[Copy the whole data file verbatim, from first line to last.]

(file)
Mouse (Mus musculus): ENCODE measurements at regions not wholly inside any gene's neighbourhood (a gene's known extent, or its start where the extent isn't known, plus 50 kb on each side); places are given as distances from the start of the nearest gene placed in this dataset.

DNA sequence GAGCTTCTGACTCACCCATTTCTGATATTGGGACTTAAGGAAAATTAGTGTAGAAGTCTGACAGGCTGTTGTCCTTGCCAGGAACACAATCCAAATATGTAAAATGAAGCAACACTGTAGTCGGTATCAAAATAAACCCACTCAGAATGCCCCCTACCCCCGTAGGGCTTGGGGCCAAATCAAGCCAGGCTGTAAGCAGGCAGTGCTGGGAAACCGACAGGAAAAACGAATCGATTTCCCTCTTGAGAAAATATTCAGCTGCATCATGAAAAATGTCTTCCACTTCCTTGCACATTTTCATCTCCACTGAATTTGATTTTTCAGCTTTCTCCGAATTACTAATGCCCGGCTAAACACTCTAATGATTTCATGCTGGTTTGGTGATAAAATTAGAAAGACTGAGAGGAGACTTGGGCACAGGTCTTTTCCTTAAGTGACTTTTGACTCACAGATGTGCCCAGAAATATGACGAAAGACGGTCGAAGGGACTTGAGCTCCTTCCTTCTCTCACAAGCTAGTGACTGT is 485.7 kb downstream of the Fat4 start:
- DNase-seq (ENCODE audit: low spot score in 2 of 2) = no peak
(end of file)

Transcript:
Mouse (Mus musculus): ENCODE measurements at regions not wholly inside any gene's neighbourhood (a gene's known extent, or its start where the extent isn't known, plus 50 kb on each side); places are given as distances from the start of the nearest gene placed in this dataset.

DNA sequence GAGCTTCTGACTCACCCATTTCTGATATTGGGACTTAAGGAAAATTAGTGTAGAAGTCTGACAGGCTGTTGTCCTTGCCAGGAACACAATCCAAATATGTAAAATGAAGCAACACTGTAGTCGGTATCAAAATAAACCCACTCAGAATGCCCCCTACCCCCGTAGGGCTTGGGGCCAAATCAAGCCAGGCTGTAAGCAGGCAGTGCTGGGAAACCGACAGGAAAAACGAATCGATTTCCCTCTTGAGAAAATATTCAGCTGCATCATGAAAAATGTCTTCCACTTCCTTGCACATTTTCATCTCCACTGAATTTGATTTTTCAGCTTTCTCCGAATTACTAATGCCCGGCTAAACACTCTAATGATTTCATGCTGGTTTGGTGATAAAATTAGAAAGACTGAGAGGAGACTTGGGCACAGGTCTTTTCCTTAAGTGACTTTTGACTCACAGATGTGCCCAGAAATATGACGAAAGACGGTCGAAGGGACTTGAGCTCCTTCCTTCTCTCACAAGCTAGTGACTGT is 485.7 kb downstream of the Fat4 start:
- DNase-seq (ENCODE audit: low spot score in 2 of 2) = no peak